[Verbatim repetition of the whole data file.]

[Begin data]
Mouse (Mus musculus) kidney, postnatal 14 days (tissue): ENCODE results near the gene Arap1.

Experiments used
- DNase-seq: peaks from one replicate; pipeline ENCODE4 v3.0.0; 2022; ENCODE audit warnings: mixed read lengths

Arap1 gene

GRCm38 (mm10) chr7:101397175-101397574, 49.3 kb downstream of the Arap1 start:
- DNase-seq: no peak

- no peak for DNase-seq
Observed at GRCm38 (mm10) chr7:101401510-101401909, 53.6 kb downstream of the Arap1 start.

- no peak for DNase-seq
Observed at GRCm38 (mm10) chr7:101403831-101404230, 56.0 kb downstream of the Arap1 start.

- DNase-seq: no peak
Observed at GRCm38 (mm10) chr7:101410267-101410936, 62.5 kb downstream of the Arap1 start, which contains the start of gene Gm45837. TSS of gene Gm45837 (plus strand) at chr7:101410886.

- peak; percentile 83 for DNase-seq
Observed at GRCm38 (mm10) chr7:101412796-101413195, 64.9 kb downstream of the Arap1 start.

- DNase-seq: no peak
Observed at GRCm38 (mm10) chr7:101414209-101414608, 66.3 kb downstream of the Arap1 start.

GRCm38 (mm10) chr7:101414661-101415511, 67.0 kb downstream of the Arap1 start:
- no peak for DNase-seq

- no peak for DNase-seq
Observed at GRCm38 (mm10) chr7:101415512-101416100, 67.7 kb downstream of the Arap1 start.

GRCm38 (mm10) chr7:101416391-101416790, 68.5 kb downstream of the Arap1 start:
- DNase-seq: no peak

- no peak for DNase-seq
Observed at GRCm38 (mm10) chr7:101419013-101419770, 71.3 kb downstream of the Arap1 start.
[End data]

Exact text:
Mouse (Mus musculus) kidney, postnatal 14 days (tissue): ENCODE results near the gene Arap1.

Experiments used
- DNase-seq: peaks from one replicate; pipeline ENCODE4 v3.0.0; 2022; ENCODE audit warnings: mixed read lengths

Arap1 gene

GRCm38 (mm10) chr7:101397175-101397574, 49.3 kb downstream of the Arap1 start:
- DNase-seq: no peak

- no peak for DNase-seq
Observed at GRCm38 (mm10) chr7:101401510-101401909, 53.6 kb downstream of the Arap1 start.

- no peak for DNase-seq
Observed at GRCm38 (mm10) chr7:101403831-101404230, 56.0 kb downstream of the Arap1 start.

- DNase-seq: no peak
Observed at GRCm38 (mm10) chr7:101410267-101410936, 62.5 kb downstream of the Arap1 start, which contains the start of gene Gm45837. TSS of gene Gm45837 (plus strand) at chr7:101410886.

- peak; percentile 83 for DNase-seq
Observed at GRCm38 (mm10) chr7:101412796-101413195, 64.9 kb downstream of the Arap1 start.

- DNase-seq: no peak
Observed at GRCm38 (mm10) chr7:101414209-101414608, 66.3 kb downstream of the Arap1 start.

GRCm38 (mm10) chr7:101414661-101415511, 67.0 kb downstream of the Arap1 start:
- no peak for DNase-seq

- no peak for DNase-seq
Observed at GRCm38 (mm10) chr7:101415512-101416100, 67.7 kb downstream of the Arap1 start.

GRCm38 (mm10) chr7:101416391-101416790, 68.5 kb downstream of the Arap1 start:
- DNase-seq: no peak

- no peak for DNase-seq
Observed at GRCm38 (mm10) chr7:101419013-101419770, 71.3 kb downstream of the Arap1 start.